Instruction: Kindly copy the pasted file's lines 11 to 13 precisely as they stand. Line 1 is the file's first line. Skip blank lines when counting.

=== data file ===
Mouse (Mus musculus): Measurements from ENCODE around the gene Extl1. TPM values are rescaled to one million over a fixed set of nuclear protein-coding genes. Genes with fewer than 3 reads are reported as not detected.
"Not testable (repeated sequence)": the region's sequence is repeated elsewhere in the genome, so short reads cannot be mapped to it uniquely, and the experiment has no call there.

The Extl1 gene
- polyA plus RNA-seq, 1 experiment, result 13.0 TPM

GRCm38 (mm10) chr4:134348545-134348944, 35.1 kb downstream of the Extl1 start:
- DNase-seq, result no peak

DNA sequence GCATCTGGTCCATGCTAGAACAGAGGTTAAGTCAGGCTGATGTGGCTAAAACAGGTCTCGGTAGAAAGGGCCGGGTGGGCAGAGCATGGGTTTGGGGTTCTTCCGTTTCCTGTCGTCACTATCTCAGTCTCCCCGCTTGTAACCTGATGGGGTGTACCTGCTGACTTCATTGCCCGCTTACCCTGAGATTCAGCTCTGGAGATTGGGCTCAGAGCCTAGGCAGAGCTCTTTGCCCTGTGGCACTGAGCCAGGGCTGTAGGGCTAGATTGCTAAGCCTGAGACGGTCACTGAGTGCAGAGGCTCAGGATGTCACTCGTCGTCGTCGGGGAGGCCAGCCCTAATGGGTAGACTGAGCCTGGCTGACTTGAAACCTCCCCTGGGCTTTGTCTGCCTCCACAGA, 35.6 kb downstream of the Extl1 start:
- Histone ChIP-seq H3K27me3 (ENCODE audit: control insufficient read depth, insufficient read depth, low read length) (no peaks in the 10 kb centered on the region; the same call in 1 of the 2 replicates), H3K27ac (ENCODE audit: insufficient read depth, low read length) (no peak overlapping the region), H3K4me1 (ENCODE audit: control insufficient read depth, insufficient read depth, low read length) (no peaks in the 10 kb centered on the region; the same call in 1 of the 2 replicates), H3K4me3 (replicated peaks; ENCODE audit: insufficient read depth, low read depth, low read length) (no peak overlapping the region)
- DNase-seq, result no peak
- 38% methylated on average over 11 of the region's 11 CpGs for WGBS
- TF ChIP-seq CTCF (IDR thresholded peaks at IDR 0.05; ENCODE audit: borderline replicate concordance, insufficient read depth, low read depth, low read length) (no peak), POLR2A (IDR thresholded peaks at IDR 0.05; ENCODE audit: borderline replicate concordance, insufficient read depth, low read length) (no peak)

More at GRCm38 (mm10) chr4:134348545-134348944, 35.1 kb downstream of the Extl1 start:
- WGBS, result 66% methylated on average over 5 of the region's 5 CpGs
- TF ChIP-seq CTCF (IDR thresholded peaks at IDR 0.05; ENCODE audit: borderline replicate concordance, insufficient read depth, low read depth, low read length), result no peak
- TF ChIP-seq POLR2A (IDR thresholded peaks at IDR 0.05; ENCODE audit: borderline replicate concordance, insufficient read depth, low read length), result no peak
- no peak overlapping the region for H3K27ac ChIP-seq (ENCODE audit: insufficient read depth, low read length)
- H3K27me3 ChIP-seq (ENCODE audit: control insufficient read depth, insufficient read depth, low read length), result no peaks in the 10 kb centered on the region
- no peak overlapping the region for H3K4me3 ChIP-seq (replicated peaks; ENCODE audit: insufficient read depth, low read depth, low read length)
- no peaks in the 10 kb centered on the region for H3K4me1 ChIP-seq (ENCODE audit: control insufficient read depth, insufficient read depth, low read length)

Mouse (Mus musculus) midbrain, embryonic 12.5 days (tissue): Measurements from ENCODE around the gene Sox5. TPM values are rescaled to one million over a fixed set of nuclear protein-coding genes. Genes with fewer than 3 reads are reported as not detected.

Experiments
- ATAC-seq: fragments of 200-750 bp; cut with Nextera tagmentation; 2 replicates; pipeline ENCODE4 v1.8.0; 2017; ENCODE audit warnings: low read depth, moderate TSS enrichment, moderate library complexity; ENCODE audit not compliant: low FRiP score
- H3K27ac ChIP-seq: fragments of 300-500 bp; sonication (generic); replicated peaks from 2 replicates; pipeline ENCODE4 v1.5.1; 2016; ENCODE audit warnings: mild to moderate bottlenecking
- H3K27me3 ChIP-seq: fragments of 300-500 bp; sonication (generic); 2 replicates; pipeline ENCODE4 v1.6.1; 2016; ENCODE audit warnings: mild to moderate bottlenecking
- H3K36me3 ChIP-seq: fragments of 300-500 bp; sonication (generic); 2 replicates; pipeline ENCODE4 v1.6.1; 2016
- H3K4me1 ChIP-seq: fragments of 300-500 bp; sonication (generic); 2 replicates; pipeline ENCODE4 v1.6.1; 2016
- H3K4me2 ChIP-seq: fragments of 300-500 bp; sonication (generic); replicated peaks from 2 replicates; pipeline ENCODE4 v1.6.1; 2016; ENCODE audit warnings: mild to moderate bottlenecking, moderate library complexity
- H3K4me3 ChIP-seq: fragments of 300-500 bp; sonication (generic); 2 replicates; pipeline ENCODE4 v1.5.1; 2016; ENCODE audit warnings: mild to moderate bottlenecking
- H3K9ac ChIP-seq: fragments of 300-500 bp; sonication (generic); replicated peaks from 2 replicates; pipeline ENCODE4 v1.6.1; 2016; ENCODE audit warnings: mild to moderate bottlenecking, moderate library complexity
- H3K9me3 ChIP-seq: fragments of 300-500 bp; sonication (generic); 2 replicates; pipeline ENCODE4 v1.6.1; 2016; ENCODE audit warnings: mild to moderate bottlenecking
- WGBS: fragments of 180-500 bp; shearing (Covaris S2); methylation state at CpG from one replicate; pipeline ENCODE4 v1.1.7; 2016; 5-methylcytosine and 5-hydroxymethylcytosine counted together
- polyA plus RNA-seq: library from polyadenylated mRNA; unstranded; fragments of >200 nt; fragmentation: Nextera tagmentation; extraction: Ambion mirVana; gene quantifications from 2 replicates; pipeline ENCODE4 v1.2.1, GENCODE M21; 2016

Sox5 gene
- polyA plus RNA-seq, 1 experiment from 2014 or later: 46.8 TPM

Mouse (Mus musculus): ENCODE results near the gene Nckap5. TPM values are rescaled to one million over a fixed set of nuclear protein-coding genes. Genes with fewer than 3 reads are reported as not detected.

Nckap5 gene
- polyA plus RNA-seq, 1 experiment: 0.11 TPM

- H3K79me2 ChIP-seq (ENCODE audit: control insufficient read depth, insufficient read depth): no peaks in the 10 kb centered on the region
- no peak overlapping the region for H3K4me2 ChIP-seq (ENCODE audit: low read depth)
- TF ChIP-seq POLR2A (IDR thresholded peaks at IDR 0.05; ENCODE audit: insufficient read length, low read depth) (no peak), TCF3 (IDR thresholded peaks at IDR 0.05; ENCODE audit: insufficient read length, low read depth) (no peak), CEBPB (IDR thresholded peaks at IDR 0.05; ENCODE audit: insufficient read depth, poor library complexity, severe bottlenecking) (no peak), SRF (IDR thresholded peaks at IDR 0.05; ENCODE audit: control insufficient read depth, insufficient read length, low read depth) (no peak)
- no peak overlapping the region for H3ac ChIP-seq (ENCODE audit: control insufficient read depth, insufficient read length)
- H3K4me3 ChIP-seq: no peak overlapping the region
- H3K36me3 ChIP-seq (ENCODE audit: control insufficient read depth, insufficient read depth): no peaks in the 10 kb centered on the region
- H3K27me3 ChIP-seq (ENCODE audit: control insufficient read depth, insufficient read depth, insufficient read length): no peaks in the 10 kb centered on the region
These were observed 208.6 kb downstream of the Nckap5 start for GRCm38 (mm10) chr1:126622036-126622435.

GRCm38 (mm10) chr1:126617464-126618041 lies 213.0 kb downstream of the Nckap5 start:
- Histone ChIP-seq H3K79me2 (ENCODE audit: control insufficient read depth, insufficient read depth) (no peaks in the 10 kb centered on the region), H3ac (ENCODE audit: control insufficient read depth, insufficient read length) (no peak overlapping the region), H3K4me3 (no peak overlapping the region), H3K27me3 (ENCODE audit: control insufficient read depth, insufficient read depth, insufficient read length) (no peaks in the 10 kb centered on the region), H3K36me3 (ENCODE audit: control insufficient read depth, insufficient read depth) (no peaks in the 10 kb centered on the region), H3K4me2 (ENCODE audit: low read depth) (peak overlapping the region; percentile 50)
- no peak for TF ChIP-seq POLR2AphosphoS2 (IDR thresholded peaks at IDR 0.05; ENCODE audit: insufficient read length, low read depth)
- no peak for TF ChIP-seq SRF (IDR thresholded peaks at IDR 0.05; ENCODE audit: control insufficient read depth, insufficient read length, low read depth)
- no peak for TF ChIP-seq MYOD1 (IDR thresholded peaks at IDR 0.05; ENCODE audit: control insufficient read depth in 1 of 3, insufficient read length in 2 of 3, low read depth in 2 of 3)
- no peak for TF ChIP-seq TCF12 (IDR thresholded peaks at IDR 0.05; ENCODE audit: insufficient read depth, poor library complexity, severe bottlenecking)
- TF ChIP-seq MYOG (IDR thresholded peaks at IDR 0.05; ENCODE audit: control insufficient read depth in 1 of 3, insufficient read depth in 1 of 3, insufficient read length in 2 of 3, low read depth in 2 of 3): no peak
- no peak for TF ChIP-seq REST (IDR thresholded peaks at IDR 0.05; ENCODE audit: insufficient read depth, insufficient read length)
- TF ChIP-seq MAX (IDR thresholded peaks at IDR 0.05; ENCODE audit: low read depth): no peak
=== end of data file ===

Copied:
- TF ChIP-seq CTCF (IDR thresholded peaks at IDR 0.05; ENCODE audit: borderline replicate concordance, insufficient read depth, low read depth, low read length) (no peak), POLR2A (IDR thresholded peaks at IDR 0.05; ENCODE audit: borderline replicate concordance, insufficient read depth, low read length) (no peak)

More at GRCm38 (mm10) chr4:134348545-134348944, 35.1 kb downstream of the Extl1 start:
- WGBS, result 66% methylated on average over 5 of the region's 5 CpGs